Sounds of sporadic shelling could be heard into the night Friday in Sudan's capital, despite renewed cease-fire declarations from Sudan's military and a rival paramilitary force locked in heavy clashes for the past seven days.
Neither side had immediate comment on an offer from Kenyan President William Ruto to mediate the conflict, which has killed hundreds and prompted thousands of Khartoum residents to flee the city.
The Sudanese army and the paramilitary Rapid Support Forces both announced they would honor a 72-hour cease-fire beginning Friday to mark the end of the Muslim holy month of Ramadan.
"The truce coincides with the blessed Eid al-Fitr ... to open humanitarian corridors to evacuate citizens and give them the opportunity to greet their families," the RSF said in a statement.
However, artillery fire was heard throughout the day and into the night in Khartoum, raising questions about whether the declared truce would fail, as have several others this week.
U.S. Secretary of State Antony Blinken, who spoke to the heads of both military factions this week, urged the combatants to abide by the truce.
"I reiterate my call on both sides to pause the fighting to allow civilians to take care of themselves and their families, to permit full and unimpeded humanitarian access, and to enable all civilians, including diplomatic personnel, to reach safety," he said in a statement Friday.
White House National Security Council spokesperson John Kirby said that no decision had been made about whether to evacuate diplomatic personnel from Sudan, but that the United States was preparing for such action in case it becomes necessary.
He said American citizens in Sudan should not expect a U.S. government evacuation.
"If you are an American citizen, and you didn't take our warning to leave Sudan, and particularly Khartoum, you need to take care of your own safety and security, shelter in place" he told VOA.
U.S. Defense Secretary Lloyd Austin said the Pentagon has deployed forces to the region in case a possible evacuation is needed but said no decision has been made yet.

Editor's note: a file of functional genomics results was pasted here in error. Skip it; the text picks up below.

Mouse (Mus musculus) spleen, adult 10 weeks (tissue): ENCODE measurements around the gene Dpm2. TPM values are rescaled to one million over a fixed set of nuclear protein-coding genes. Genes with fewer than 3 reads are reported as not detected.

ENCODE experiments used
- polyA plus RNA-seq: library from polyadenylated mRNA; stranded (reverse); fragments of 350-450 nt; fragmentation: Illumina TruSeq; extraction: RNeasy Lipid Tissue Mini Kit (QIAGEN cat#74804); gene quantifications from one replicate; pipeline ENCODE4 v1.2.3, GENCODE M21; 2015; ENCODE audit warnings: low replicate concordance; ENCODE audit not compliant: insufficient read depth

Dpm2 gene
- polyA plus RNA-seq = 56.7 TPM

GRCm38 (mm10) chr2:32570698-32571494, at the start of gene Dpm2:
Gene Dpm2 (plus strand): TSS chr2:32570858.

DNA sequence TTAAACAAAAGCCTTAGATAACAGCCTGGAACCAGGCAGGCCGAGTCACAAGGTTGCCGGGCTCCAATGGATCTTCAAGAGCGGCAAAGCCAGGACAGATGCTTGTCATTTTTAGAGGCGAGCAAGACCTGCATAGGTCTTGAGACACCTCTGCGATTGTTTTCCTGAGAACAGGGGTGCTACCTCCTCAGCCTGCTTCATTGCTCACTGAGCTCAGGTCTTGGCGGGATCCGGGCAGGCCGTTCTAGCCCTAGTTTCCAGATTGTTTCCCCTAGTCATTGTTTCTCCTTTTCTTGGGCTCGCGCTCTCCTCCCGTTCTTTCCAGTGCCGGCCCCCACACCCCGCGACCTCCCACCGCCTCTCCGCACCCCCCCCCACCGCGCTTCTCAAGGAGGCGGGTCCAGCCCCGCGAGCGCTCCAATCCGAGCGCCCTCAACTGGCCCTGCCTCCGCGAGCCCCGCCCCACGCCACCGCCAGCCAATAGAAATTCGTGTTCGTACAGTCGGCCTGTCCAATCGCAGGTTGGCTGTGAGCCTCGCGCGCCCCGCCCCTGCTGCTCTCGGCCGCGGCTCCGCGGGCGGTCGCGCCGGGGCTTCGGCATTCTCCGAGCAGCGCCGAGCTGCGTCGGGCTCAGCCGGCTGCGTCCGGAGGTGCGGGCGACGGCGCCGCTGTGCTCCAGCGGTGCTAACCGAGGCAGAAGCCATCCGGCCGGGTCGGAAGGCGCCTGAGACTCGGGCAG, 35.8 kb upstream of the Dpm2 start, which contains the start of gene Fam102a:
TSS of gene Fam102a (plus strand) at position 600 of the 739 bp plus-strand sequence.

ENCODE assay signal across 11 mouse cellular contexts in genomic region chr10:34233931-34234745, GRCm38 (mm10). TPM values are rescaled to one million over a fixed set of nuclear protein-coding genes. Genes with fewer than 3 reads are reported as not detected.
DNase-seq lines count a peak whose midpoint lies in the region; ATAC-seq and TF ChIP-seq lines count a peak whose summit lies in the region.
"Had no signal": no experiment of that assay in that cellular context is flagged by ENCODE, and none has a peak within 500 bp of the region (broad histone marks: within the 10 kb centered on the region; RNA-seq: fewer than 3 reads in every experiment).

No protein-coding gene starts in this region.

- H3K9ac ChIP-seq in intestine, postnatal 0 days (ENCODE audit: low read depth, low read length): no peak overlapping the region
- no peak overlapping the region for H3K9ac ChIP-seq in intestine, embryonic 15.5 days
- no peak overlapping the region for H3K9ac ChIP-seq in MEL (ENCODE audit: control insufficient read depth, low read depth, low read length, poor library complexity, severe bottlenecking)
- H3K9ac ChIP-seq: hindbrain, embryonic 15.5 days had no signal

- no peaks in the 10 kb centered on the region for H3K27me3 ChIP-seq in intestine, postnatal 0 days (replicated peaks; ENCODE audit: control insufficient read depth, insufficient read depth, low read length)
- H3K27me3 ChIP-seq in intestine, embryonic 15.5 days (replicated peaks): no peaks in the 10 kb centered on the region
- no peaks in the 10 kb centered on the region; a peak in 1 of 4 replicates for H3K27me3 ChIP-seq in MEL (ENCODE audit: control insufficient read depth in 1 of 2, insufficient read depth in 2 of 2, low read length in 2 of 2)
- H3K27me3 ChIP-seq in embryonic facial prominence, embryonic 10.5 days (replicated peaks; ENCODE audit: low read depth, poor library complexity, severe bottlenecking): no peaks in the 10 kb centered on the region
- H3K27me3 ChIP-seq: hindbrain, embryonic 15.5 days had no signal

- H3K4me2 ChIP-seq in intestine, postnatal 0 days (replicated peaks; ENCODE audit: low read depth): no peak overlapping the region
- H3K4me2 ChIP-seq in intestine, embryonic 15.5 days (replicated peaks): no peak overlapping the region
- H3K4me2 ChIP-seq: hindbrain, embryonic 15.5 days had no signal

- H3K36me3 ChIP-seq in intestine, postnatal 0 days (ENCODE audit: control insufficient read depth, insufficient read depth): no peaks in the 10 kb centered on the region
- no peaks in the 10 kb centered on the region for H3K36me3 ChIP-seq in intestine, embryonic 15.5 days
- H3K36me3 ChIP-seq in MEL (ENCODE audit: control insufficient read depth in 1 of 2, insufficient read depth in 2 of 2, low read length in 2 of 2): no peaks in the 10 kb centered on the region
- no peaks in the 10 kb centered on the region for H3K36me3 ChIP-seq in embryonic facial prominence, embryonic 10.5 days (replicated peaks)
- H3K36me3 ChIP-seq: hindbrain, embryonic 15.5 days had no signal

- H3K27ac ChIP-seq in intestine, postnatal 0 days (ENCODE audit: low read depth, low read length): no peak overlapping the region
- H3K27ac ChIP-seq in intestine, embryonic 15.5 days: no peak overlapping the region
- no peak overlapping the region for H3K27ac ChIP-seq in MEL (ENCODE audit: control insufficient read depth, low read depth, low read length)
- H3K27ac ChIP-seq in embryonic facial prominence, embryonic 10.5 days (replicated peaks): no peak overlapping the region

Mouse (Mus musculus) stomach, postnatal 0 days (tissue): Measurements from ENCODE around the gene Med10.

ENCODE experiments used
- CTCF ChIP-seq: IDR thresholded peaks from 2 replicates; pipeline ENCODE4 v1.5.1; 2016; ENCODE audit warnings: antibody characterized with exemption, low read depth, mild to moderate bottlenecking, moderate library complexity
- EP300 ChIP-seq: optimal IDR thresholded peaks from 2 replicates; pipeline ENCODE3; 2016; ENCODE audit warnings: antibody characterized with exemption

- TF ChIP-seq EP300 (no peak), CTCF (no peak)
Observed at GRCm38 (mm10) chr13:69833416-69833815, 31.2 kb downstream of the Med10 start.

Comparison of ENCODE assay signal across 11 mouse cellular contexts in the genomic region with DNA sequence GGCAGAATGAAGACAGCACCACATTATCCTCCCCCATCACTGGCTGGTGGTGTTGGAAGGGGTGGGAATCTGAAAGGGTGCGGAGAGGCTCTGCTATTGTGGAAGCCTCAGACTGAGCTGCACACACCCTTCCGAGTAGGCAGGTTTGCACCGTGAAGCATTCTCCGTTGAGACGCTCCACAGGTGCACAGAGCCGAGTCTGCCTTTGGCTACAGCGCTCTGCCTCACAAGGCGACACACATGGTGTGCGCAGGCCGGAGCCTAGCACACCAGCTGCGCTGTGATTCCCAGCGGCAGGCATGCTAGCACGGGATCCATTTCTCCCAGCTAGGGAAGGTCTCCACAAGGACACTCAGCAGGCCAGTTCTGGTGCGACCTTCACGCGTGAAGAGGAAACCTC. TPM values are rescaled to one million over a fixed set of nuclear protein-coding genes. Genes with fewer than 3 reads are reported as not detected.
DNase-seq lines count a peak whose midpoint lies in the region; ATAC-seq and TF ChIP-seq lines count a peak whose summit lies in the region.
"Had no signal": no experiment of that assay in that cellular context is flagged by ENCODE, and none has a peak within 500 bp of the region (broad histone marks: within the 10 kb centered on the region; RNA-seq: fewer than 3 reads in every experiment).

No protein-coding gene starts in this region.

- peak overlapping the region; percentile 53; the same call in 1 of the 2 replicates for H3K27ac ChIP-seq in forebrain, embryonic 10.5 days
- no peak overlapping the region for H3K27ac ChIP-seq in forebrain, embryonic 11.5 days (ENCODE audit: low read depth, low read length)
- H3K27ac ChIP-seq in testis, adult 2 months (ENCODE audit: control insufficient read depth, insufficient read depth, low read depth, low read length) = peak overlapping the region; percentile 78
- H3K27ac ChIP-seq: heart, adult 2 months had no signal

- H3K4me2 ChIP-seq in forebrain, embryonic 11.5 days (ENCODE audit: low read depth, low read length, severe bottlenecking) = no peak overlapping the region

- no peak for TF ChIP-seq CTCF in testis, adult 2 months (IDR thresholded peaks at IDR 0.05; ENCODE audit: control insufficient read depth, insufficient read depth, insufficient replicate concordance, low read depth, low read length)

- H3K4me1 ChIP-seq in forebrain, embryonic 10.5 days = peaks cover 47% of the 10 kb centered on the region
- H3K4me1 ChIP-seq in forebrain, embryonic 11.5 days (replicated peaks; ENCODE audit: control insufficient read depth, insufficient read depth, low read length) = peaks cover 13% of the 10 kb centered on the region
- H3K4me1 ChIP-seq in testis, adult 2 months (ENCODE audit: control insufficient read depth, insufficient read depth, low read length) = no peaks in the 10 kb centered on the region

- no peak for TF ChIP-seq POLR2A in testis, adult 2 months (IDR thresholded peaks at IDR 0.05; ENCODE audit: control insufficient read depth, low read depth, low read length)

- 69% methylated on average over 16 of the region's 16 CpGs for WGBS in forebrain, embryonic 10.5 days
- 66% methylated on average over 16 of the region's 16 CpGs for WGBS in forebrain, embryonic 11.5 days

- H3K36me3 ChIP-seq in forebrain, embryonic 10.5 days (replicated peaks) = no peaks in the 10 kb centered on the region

"We've deployed some forces into theater to ensure that we provide as many options as possible if we are called on to do something. And we haven't been called on to do anything yet," Austin told reporters at Ramstein Air Base in Germany.
The Pentagon said U.S. Army General Mark Milley, chairman of the Joint Chiefs of Staff, spoke with Sudan’s army chief, General Abdel Fattah al-Burhan, on Friday to discuss the safety of Americans in Sudan.
The Associated Press reports that Milley also discussed the situation in Sudan while meeting with allies in Germany on Friday for talks primarily focusing on Ukraine. Milley and defense officials from Germany, Italy, Canada, and other countries discussed plans to coordinate any potential evacuation efforts in Sudan, according to the report.
The RSF announced Friday that it is ready to partially open all of Sudan's airports to allow countries to evacuate their nationals. However, it was not clear to what extent the paramilitary group controlled the country's airports.
Fighting has been reported this week at the Khartoum International Airport.
In a televised message to the nation Friday, Burhan made his first speech since the fighting began, saying he remained hopeful the military would win the battle, and vowed to secure what he called Sudan's "safe transition to civilian rule."